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Prisoner Education Guide

Prisoner’s Escape from Understaffed Private Prison Results in Staff Discipline

by Christopher Zoukis

Four guards at the Donald W. Wyatt Detention Center in Central Falls, Rhode Island were placed on administrative leave after a prisoner escaped on New Years Eve 2016. James Morales, 35, scaled the backboard of a basketball goal in the facility’s recreation yard, cut through a fence using a homemade tool and descended an exterior wall on a bed sheet, according to Warden Daniel Martin.

The prison’s board of directors quickly launched an investigation.

“We want to know: Were the procedures and policies in place on that day followed without exception?” asked board chairman Luke Gallant. “If they were, what were the holes and where are the holes that allowed this escape?”

Morales, a former Army Reservist, was charged with breaking into an Army Reserve building in 2015 and stealing military firearms. Following his escape a manhunt involving local, state and federal authorities ultimately led to his recapture on January 5, 2017. He has since been charged with “escape from custody of the attorney general,” an offense that carries a potential five-year prison term.

According to minutes from a meeting of the Central Falls Detention Facility Corporation (CFDFC) in late 2016, the facility had been operating at 20 to 25 percent below authorized correctional staffing levels. CFDFC, a private firm that operates the publicly-owned prison, pays entry-level guards $17.85 per hour. It had been advertising for more guards even as its current employees were forced to work overtime. But that may have only exacerbated the problem; according to the meeting minutes, one guard who resigned reported “excessive overtime” as his reason for leaving.

Whether or not the result of staffing issues, Morales’ escape went unnoticed for over six hours. Local police were not alerted until another 45 minutes had passed while prison employees tried to locate him.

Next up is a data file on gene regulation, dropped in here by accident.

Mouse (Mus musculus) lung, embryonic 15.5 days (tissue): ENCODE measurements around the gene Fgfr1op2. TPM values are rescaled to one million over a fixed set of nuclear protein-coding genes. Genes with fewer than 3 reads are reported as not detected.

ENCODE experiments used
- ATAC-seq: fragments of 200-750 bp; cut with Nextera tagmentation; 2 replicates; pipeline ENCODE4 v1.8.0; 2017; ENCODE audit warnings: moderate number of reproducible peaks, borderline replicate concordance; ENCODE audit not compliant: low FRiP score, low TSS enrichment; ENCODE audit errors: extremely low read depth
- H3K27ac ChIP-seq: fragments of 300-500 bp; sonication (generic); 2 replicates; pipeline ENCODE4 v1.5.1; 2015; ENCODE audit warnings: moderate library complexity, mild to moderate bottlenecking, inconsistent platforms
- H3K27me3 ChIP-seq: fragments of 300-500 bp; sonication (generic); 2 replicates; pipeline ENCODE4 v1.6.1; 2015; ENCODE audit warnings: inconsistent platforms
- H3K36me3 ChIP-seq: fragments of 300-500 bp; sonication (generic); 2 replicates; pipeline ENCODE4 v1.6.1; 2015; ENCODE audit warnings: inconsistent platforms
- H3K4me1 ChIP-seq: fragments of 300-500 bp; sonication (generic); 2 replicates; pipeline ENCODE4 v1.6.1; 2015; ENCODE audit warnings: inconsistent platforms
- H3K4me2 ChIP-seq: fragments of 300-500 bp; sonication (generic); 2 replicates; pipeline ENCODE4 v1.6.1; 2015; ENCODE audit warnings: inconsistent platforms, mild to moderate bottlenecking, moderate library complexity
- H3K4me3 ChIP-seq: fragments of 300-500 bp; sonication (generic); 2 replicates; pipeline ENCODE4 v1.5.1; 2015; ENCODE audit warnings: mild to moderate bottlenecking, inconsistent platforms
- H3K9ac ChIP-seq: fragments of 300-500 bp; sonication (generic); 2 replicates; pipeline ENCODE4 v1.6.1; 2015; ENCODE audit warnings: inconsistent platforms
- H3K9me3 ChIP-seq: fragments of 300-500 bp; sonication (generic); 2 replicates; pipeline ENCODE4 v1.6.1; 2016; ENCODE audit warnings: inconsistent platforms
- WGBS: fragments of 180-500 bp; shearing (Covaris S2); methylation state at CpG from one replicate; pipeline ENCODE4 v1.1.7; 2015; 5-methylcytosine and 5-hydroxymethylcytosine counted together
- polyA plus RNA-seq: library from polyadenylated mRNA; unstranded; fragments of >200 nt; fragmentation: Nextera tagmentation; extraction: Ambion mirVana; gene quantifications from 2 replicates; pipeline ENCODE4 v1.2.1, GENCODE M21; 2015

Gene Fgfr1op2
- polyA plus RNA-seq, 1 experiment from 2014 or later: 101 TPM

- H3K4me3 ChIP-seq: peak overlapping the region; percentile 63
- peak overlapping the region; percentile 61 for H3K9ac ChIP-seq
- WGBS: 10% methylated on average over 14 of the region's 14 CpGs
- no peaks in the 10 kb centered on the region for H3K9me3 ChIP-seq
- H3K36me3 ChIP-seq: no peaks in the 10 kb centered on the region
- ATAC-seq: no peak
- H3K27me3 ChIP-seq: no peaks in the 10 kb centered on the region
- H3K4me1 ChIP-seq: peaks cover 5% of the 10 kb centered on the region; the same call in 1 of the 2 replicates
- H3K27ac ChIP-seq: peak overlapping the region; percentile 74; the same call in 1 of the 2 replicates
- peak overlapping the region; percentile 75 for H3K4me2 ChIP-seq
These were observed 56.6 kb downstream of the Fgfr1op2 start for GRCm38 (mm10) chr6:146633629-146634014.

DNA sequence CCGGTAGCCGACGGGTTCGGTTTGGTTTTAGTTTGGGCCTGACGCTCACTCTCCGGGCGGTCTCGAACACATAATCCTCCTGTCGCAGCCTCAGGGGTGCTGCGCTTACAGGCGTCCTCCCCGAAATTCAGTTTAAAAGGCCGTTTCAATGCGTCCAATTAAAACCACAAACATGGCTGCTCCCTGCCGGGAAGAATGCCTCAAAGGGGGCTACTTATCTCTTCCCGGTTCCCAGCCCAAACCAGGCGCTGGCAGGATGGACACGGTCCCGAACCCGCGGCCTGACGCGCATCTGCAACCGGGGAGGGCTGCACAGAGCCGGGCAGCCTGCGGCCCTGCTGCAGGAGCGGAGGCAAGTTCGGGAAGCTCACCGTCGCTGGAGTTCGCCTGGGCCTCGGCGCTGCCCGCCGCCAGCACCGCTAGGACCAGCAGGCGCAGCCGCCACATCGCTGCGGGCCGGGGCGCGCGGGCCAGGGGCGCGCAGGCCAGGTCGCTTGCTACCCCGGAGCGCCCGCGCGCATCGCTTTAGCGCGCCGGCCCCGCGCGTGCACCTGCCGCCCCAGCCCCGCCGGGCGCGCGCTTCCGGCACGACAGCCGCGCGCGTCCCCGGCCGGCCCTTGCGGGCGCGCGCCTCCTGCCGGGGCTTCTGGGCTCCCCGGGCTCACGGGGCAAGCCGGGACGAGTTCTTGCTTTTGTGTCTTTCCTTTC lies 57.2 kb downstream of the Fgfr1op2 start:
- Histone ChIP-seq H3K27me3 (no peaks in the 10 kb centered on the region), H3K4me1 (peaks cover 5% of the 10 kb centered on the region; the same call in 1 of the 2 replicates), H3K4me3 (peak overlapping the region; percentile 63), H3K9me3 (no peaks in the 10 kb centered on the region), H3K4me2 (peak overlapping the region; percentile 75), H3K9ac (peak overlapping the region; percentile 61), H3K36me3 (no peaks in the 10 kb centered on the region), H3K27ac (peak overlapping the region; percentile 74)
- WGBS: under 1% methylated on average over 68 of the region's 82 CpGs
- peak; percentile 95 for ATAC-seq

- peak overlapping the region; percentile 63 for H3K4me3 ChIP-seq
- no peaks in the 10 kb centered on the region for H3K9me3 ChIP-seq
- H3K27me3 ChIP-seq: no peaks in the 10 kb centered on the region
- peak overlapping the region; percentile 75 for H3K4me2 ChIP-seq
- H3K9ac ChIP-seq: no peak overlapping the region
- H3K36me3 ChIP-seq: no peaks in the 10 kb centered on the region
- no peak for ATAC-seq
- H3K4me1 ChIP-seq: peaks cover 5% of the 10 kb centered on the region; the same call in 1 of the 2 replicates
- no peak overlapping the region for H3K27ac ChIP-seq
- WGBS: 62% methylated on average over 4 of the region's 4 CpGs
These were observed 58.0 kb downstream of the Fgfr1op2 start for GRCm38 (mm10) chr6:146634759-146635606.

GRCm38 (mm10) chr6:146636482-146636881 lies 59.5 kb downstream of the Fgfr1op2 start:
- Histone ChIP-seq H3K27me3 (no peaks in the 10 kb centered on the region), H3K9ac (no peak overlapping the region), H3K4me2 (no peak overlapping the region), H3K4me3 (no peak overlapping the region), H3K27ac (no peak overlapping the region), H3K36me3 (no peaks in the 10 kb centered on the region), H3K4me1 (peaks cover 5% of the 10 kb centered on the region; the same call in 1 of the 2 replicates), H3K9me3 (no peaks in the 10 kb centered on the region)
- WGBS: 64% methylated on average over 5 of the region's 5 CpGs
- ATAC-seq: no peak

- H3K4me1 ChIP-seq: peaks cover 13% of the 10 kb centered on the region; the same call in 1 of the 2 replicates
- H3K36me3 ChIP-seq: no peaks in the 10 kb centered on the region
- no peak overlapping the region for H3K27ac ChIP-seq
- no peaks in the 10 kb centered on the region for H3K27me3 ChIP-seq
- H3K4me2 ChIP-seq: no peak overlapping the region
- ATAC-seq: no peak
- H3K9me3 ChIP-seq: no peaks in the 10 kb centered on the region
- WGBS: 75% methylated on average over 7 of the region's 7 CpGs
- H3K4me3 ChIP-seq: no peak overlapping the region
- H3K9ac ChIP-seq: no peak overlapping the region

“The community may rest assured that when this investigation is complete, and all the facts are known, anyone and everyone responsible for this escape will be held accountable,” said Gallant.

The CFDFC released its investigative findings in late March 2017, calling Morales’ escape “easily preventable, inexcusable and directly related to a series of human errors.”

A guard gave Morales a pat-down search before allowing him into the recreation yard, but missed a bed sheet that Morales had secreted inside his coat. The guard also failed to find a “self-manufactured cutting device hidden in his shoe.”

Morales was then left unsupervised in the recreation yard while he climbed a basketball goal. He cut through the fence, climbed to a rooftop and “made his way through razor wire,” pausing to hide behind rooftop equipment, the report noted, based on security video footage that recorded the escape. Tying the bed sheet to a lightning-rod cable, Morales then “jumped to the ground” and scaled another fence. Finally, he fled north along nearby train tracks.

The report estimated it took Morales a little over two hours to make his escape after entering the recreation yard just after 4:30 p.m. A headcount scheduled for 7:00 p.m. wasn’t conducted, though. So it wasn’t until 10:30 p.m. that the facility held a “bedbook count” – when prisoners stand beside their beds so a guard can identify them. According to the report, a guard marked Morales present during that count even though he had already absconded.

At 11:00 p.m., a third guard began his shift and noticed that Morales was missing. An alert went out to the shift commander, who ordered an emergency alert. At 11:38 p.m., a guard reported that a bed sheet was dangling from the building’s exterior.

Three staff members remain on paid administrative leave as a result of their actions – or inaction – on the night of the incident, the report noted. A fourth officer who was also placed on leave later resigned.

After Morales’ escape, the CFDFC ordered basketball hoops removed from recreation yards at the Wyatt Detention Center. The facility has also added metal detectors to screen prisoners as they enter the yards, and now requires all prisoners to be observed by staff during recreation periods.

Warden Martin has asked the National Institute of Corrections to conduct an independent assessment of the prison’s procedures to ensure staff have both the training and equipment they need to run it effectively.

Difficulties at the facility extend back to at least 2008, when an immigrant detainee died after being denied medical care; there was also an incident of sexual abuse by a staff member in 2009, and the following year the prison’s warden and chief financial officer were fired after an audit report revealed a myriad of problems. [See: PLN, Aug. 2010, p.30]. 

Sources: Providence Journal, www.patch.com, www.thesunchronicle.com, www.ripr.org, www.wpri.com


 

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